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The Fred Harvey Company called them “discs”, old-school American Indian art dealers call them “Flying Saucers”, academics call them “low-profile jars”, but whatever term you prefer to use, these Hopi Sikyatki-Revival style jars have an absolutely gorgeous sweepingly low and daringly flat shape derived from the outstanding ancient Sikyatki Period (1375-1625 AD) Hopi pottery jars, perhaps the high-water mark of any form of pottery ever produced
anywhere in the Americas.
But the great 19th and 20th century Hopi pottery matriarch Nampeyo came so close to this ethereal greatness, perhaps even exceeding it at times, that no less than the Smithsonian Institution Archaeologist Jesse Walter Fewkes (1850-1930) who first excavated the ancient ruins of the Hopi Sikyatki village in 1895 and first exposed its incredible pottery to the world expressed the somewhat self-righteous and fairly inaccurate concern that Nampeyo’s “revival”
of this ancient tradition might easily be mistaken for the ancient ware itself. Fewkes clearly did not understand or properly appreciate the startlingly original compositions that Nampeyo was creating using the Sikyatki tradition as an inspiration but developing it clearly in her own direction.
“The most expert modern potter at East Mesa is Nampeo, a Tanoan woman who is a thorough artist in her line
of work. Finding a better market for ancient than modern ware, she cleverly copies old decorations, and imitates the Sikytaki ware almost perfectly. She knows where the Sikyatki potters obtained their clay, and uses it in her work. Almost any Hopi who has a bowl to sell will say that it is ancient, and care must always be exercised in accepting such claims.”
-Jesse Walter Fewkes, “Archeological Expedition into Arizona in 1895”
Bureau of American Ethnology 17th Annual Report, 1895-96, pp.660
At left, Nampeyo demonstrating pottery making at Hopi House, c. 1905. At right, Sikyatki polychrome “low-profile” jar with feather motifs, c. 1550-1600 A.D.
Left photo source and © Suduva. Right photo source and © Museum of Northern Arizona, Flagstaff, AZ
Sikyatki pottery has a decorative tradition as well as a technical one and Nampeyo mastered both, but went well beyond the old decorative tradition with her own wildly imaginative ultra-Modernist designs. She was unknowingly
one of America’s first great Modernist painters working thousands of miles away from the country’s centers of contemporary art under conditions that would have made her modern art contemporaries; Picasso, Miro, Bracque etc. quake in their shoes and run for the hills in fear.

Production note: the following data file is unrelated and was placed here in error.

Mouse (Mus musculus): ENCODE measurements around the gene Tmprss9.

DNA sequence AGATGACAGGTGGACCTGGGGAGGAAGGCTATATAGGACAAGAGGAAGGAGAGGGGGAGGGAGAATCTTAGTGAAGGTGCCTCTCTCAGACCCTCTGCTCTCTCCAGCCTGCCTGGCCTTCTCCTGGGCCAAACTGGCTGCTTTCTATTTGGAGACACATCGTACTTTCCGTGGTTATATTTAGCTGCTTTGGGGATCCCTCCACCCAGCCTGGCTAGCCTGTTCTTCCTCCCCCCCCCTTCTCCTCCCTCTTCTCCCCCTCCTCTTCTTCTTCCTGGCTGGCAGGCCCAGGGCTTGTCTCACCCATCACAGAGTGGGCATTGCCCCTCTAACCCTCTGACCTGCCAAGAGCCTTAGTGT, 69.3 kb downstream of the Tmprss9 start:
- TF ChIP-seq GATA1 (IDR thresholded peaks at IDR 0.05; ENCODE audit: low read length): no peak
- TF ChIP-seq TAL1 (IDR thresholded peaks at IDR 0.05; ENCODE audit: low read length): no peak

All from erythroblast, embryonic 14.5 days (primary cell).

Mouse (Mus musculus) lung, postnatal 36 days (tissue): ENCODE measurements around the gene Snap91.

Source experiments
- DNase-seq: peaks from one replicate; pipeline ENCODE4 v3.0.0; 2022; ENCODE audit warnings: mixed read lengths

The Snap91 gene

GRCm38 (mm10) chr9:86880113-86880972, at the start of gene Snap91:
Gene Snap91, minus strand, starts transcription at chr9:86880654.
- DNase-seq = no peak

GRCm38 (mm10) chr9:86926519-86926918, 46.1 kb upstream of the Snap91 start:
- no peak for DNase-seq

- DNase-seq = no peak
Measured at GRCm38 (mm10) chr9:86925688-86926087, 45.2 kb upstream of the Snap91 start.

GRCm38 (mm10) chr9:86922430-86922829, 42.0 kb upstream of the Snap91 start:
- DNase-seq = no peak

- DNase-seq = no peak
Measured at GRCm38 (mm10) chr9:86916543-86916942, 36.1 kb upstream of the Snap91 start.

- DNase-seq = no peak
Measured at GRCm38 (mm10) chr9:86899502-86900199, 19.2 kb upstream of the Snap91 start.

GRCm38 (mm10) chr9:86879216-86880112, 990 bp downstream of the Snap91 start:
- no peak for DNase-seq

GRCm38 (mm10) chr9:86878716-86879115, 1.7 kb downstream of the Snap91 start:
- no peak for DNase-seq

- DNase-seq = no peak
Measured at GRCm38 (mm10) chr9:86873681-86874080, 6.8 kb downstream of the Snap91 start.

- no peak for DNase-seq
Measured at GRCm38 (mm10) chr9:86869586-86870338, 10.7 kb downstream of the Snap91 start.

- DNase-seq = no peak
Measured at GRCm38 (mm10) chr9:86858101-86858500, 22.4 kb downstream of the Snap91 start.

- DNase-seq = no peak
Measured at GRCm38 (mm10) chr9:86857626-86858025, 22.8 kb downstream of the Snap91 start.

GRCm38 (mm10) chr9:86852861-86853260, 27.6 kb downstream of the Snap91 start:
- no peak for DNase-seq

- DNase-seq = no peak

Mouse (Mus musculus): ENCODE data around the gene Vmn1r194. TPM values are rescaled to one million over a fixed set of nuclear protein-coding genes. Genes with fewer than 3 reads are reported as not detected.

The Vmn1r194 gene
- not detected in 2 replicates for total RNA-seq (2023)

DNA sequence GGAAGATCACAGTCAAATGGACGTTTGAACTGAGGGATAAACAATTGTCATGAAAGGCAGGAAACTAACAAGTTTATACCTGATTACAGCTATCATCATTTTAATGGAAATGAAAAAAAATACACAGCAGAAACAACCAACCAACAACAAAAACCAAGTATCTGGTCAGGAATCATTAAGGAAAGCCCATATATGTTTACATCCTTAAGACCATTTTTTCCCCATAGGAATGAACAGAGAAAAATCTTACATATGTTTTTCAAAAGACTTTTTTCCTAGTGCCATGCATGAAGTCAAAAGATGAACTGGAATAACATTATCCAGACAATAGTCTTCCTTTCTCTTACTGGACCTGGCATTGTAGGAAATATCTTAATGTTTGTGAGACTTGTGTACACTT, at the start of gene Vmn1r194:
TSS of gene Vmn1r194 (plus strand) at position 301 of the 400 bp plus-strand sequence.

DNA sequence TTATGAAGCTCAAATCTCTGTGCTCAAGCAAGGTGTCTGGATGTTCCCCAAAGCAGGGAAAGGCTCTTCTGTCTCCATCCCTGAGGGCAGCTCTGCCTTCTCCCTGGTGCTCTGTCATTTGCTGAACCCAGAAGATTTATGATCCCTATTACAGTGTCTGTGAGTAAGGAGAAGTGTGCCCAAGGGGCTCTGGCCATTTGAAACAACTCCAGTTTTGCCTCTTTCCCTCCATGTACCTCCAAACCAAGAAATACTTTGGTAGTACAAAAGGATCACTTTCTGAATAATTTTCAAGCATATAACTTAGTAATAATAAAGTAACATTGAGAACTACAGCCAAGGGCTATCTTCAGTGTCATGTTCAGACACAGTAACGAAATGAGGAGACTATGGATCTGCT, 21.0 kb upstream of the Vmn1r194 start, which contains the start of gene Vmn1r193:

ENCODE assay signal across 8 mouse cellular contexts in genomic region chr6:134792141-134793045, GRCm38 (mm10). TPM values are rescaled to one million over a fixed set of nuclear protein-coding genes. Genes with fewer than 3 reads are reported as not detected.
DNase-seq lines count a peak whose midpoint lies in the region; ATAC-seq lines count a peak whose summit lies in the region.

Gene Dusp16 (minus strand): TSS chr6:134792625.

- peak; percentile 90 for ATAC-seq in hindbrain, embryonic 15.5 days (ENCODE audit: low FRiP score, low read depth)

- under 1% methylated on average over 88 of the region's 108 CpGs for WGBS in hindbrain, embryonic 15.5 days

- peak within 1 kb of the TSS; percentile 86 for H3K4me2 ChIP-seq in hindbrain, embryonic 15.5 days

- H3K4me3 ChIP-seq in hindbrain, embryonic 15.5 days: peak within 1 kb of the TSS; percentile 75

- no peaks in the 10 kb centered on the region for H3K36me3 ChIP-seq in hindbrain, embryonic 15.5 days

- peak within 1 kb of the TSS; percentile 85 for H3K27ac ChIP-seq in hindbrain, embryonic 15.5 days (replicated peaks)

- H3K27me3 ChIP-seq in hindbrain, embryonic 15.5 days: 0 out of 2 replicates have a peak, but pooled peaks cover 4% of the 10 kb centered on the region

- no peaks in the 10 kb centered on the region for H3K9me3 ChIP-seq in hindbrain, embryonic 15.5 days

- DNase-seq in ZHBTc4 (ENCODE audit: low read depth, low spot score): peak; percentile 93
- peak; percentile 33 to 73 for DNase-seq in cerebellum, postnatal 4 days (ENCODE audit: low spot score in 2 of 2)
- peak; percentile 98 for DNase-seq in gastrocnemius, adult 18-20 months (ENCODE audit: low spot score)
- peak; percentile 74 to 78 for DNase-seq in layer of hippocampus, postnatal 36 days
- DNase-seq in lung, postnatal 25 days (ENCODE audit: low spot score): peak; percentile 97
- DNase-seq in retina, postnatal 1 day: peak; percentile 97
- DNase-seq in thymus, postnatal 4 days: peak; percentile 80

This small jar is a turn of the 20th century piece made at least in in part as a non-functional decorative art piece for the then bourgeoning tourist trade in the Southwest. Nampeyo was the first Native American art rock star and she was The Fred Harvey Company’s premier Native American attraction; hordes of eager archeologists, ethnologists, Museum curators, artists and intrepid tourists made their way out to the remote Hopi mesas to watch her work and perhaps buy a piece of her pottery as a memento of their momentous visit. Small jars such as this one were easily transportable and more than a few made their long way back east or west to population centers such as Chicago, New York, Boston and Los Angeles stowed in their new owners luggage on The Santa Fe Railway and naturally while staying between stops at the various Fred Harvey Company Hotels along the way such as the nearby El Tovar on the South Rim of the Grand Canyon or The La Posada in nearby Winslow, AZ or Albuquerque New Mexico’s Hotel Alvarado.
A wonderful small “Flying Saucer” style Sikyatki-Revival type Hopi polychrome pottery
jar by Nampeyo, c. 1900
It was a rite of passage of sorts for the daring adventurous Anglo-American tourist to come to the Grand Canyon, to stay at the magnificent El Tovar, to visit the famed Fred Harvey Hopi House there and to watch Nampeyo give a pottery making demonstration and to come away with a piece such as this to commemorate the grand adventure. And very likely that is why this particular piece is in such excellent original condition, having been collected early from the source or very near the source and having been treasured for the last century plus since.
The jar's starkly Modernist and bold design is a characteristically Nampeyo symmetrically-opposed two-part configuration with a marvelous use of positive and negative space, another Nampeyo telltale. As is often the case with Nampeyo's work, the painted design seems to "stretch" the physical boundaries of the vessel making it seem larger than it actually is. The jar measures 5 1/4” in diameter and is 2 1/2” in height. It is in generally excellent original condition with some abrasions and minor nicks to the rim and shoulder; fairly remarkable for its 120 or so years of age. Examination under ultraviolet light reveals no evidence of any restoration or overpainting. A larger area of abrasion on the bottom might speak to the possibility of an adhesive paper label once having been affixed to the bottom,
a common occurrence with Nampeyo’s pottery purchased through the Fred Harvey Company.
This exceptional small jar is an antique piece of great beauty, unique artistry, extraordinary
tradition, culture and history, all held in the palm of your hand.
At left, one of the so-called "McMinnville UFO" photographs taken in 1950 of a UFO or "Flying Saucer" in McMinnville, Oregon as later reproduced in LIFE magazine. Could the ancient Hopi Sikyatki-Period potters have possibly seen something similar up in the sky back in the late 14th Century and been inspired by it to make their amazing low-profile shaped jars?
Left photo source and © Wikipedia